1 September 2014

Tanzania: Govt for New Monitoring System in Agriculture

MODERN technology use will help the country address challenges of agriculture production caused by climate change, Minister for Agriculture, Food Security and Cooperatives, Christopher Chiza has said.

The minister who is attending an African Green Revolution Forum in Addis Ababa, Ethiopia, said the technology known as Vital Signs will help the government plan and implement agriculture production.

"Climate change will continue to put pressure on our farmers, and that is why we have developed this resilience plan," said Chiza. "Using the information that Vital Signs provides to help us implement our plan gives us the advantage of making more informed decisions.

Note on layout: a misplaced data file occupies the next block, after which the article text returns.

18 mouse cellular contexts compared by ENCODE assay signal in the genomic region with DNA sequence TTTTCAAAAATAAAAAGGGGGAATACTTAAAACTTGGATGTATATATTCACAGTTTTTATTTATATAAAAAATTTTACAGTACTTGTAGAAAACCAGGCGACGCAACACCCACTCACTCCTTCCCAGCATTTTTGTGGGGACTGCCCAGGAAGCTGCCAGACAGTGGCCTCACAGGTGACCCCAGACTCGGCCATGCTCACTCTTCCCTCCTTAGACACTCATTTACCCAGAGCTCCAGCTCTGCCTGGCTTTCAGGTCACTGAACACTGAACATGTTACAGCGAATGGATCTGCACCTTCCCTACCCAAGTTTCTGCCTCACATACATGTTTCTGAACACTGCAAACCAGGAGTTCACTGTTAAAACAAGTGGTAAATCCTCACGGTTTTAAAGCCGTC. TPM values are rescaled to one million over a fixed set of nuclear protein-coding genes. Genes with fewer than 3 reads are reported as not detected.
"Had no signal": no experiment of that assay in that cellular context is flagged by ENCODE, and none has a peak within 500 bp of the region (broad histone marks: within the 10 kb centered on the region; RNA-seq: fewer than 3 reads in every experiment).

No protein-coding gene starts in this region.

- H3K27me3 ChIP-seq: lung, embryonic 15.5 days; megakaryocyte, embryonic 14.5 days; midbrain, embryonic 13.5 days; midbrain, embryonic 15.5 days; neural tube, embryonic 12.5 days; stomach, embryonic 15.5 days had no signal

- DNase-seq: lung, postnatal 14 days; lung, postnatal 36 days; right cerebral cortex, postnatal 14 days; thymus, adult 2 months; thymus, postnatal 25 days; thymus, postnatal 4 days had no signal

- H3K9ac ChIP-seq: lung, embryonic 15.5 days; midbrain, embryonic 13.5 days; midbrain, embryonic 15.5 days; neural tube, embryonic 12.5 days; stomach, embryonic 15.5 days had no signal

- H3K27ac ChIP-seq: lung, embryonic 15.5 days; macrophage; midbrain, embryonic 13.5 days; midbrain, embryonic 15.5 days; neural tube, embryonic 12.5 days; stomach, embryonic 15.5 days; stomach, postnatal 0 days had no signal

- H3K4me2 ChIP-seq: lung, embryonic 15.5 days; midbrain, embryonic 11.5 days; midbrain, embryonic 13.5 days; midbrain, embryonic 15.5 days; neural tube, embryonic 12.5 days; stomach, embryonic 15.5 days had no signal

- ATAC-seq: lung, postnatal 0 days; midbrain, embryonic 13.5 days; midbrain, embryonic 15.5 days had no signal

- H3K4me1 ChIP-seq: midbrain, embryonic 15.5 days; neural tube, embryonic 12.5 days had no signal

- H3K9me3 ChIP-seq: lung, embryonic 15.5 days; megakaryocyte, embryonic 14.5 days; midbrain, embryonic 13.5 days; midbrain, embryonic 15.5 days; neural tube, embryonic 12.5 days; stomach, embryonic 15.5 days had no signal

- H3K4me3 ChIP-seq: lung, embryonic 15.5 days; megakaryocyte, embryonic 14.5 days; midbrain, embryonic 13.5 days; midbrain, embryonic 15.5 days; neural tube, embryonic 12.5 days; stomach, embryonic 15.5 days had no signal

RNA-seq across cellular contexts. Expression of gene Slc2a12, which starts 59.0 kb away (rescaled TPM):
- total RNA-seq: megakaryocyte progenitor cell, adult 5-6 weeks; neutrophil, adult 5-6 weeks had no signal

Together, we can serve as a model for other East African countries as they develop their own climate resilience strategies," he added. Vital Signs provides data for Tanzania's Pioneering Climate Resilience Plan. Agriculture is a critical sector for the country's economy as it is the mainstay of most livelihoods and the generator behind a large percentage of GDP. "In Tanzania, it contributes up to 25 per cent of gross domestic product and 30 per cent of exports. But the effects of climate change - rising temperatures, erosion, diminished access to fresh water, loss of pollinators - threaten important growth in this sector, as well as the lives of smallholder farmers," the Ministry said in a statement. At the Addis Ababa event, the MAFC will introduce its Agriculture Climate Resilience Plan, presenting a strategy for sustainable agricultural development in the face of climate change. The strategy includes risk assessment, key investments and implementation. "Vital Signs data and indicators will support the implementation of the Tanzanian strategy, and are essential tools to help policy makers in Africa and around the world make informed decisions about pursuing agricultural intensification sustainably," the statement added. Vital Signs, a monitoring system led by Conservation International (CI), is co-hosting the event. "Vital Signs was designed to help people be more resilient - better adapt, grow and thrive - while dealing with the mounting threats from climate change," said Sandy Andelman, CI's Senior Vice President and Executive Director of Vital Signs. "Its use to support Tanzania on the national level can help small-holder farmers maintain their livelihoods, and allow Tanzania's agriculturally based economy to address the challenges of climate variability," Ms Andelman said. A real life example of a local farmer struggling with climate variability is Mama George Kimbawala who grows rice, farms fish and tends beehives in Mang'ula B Village in the Kilombero Valley. Mrs Kimbawala depends on healthy ecosystems to support her family, but is finding that unpredictable rain patterns are threatening her way of life. Already working in Tanzania and Ghana and starting in Uganda, Vital Signs has proven to be a vital tool for CI in collaborating and partnering with governments, other nongovernmental organizations, the academic community, the private sector and key international partners in guiding agricultural development that is sustainable for people and nature.


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